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You’ve probably seen a couple of people doing barefoot squats and deadlifts … and you’ve probably written them off as hippie granola guys. However, lifting without shoes has some great advantages.
Here’s how to take off your shoes to add the weight of your major lifts and relieve a common exercise injury.
When doing compound lower body movements like squats and deadlifts, you want all of your strength to go straight to the floor. Ideally, this force should be evenly distributed over three contact points:
- The base of your first metatarsal (big toe)
- The base of your fifth metatarsal (little toe)
- Your heel.
By pressing through the entire “tripod”
When you are lifting a running shoe or other shoe with a soft surface, the force of your movement will be distributed throughout the shoe. This leads to an inefficient power transmission. If the line of force doesn’t go directly into the ground, you are wasting precious energy that should be going in the direction of your elevator.
If your shoes squeeze down while squatting or deadlifting, you’ll need to make adjustments to your body to compensate. Generally, this means shifting on your toes as many shoes have thick, soft heels.
Not only does this put you in a sub-optimal position when squatting, but it also prevents consistency in your repetitions, leaving you unable to master the exercises.
As an exaggerated comparison, try perching on a pair of BOSU balls. You will immediately notice how much more difficult the movement becomes due to the lack of stability when your feet are squeezed into the balls. BOSU ball squats are good for rehab, but if you want to improve your squats you need a stable surface that you can ride on.
Pushing through the entire tripod of your foot is paramount in building a stable squat from scratch. When lifting in a shoe that has too much sag, your feet tend to pronate excessively, causing the valgus to collapse (the knees drop inward).
- Pronation occurs when you roll excessively on the inside of your foot and the arch of your foot falls.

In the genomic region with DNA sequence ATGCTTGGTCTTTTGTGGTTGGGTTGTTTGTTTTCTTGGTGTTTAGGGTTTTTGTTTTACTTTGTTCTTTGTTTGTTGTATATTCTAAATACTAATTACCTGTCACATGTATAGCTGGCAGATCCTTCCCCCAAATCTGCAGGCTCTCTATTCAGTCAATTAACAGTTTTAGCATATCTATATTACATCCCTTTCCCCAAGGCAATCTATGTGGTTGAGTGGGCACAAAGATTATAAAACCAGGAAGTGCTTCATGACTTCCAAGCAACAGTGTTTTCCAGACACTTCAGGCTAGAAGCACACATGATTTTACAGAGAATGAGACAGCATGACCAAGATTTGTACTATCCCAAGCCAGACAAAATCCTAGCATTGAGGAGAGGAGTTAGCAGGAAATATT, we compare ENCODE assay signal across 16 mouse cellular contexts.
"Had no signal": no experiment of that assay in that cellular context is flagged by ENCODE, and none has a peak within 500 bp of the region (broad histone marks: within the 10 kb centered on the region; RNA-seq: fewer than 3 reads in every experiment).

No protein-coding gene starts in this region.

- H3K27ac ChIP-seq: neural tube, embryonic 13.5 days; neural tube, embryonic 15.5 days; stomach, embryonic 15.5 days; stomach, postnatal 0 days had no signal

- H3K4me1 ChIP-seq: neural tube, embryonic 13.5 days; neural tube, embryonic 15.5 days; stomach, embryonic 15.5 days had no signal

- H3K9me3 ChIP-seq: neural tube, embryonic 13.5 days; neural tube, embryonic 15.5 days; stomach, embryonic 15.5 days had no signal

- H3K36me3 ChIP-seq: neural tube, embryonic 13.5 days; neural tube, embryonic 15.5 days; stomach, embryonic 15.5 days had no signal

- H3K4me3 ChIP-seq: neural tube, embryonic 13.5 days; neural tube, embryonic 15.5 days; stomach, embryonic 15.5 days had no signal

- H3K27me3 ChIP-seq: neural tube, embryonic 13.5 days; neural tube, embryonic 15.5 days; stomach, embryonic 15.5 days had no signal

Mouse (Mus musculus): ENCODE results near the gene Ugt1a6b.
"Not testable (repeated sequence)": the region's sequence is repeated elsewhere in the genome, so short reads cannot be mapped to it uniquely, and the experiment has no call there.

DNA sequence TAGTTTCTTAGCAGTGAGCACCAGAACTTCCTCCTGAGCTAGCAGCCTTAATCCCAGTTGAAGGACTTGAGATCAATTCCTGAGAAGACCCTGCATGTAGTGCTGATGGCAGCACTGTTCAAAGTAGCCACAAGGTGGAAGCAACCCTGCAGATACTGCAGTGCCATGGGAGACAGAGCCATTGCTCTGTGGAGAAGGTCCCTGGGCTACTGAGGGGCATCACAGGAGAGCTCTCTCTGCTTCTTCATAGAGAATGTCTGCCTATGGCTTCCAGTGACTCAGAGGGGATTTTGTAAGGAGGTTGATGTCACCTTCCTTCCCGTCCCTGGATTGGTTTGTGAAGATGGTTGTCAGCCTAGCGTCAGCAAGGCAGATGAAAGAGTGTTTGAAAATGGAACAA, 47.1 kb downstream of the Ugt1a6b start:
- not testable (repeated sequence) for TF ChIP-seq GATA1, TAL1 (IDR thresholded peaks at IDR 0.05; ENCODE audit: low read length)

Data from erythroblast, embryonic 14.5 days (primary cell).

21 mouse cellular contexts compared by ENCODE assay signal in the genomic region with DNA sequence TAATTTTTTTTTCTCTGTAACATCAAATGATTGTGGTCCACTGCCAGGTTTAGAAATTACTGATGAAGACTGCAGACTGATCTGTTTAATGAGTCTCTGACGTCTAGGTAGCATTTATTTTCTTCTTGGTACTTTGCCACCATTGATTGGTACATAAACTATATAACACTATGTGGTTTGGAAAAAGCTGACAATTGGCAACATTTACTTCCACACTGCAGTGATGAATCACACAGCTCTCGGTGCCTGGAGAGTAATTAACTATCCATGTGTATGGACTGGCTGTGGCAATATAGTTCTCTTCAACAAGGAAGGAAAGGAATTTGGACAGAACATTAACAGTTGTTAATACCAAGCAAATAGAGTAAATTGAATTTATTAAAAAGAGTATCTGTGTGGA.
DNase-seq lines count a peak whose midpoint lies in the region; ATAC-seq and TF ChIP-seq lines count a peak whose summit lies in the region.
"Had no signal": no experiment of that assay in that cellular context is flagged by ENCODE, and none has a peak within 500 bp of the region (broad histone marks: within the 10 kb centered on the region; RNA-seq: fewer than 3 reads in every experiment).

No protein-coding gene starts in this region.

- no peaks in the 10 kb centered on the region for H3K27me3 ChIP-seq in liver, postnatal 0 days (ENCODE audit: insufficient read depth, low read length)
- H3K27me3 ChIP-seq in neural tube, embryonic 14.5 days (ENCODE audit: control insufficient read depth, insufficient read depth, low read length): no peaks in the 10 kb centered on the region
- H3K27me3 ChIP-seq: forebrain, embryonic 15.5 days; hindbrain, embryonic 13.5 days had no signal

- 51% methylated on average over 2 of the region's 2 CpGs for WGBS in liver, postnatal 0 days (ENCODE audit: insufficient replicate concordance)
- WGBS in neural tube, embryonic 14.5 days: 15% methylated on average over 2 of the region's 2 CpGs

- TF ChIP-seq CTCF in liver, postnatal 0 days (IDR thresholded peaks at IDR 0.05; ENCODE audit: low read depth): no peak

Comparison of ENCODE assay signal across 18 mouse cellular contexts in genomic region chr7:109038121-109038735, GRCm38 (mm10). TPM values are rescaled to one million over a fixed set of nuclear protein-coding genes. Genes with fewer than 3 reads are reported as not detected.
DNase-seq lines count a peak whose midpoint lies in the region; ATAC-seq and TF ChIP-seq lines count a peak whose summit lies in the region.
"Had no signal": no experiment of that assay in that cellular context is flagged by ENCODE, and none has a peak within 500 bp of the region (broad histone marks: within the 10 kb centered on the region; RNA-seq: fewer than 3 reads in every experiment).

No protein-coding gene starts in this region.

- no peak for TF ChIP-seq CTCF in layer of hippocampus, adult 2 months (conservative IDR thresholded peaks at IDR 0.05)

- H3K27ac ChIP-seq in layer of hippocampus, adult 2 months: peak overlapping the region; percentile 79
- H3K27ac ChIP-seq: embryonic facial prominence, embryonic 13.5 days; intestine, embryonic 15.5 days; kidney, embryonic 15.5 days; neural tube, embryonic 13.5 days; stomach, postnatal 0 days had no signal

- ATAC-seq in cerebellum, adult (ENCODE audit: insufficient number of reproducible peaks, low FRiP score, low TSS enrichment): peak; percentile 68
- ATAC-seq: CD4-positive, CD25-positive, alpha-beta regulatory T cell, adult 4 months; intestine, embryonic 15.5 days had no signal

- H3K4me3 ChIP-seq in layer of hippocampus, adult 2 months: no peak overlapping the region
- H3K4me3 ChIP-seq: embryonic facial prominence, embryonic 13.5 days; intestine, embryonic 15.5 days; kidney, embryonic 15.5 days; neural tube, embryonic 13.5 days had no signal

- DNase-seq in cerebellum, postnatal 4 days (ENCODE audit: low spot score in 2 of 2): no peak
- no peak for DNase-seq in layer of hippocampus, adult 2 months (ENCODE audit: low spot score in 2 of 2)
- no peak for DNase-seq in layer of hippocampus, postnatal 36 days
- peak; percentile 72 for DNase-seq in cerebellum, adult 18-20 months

- When this happens, the tibia and femur rotate inward, causing your knee to yield inward.
- When your knee cavity drops in excessively, the medial (inner) part of your knee is put under excessive strain.
- If you do this consistently, it can potentially lead to knee problems.
Mechanical advantage in deadlifting
This mechanical advantage, achieved by deadlifting barefoot, brings a few pounds to your maximum deadlift almost instantly. If you shorten yourself an inch by taking off your shoes, you are putting yourself in a more mechanically advantageous position.
If you regularly lift in a shoe that is not specifically designed for lifting, you are pulling in deficit with every deadlift on an unstable surface!
If you lose an inch or two from your height, you don’t have to pull the bar that far. Combine this with the increased force production in the ground and you’ll be pulling bigger numbers almost immediately.
What about lifting shoes?
In some gyms, you cannot lift without shoes. If your local gym owner doesn’t want your skanky feet to stink on their floor, here are two tips on choosing suitable shoes.
- In general, an Olympic raised heel shoe is good for knee-dominant exercises where the upper body is more upright. If you’re doing lots of squats, front squats, and back squats with a horizontal bar, this is something you should investigate.
- Shoes that are flatter and have a hard sole are a good choice for hip-dominant movements where the torso is more angled. If you regularly do low back squats, good morning hours, and deadlifts, this type of shoe might be your choice.
Related: The Truth About Barefoot Exercise
Related: Deadlifting barefoot. Here’s why.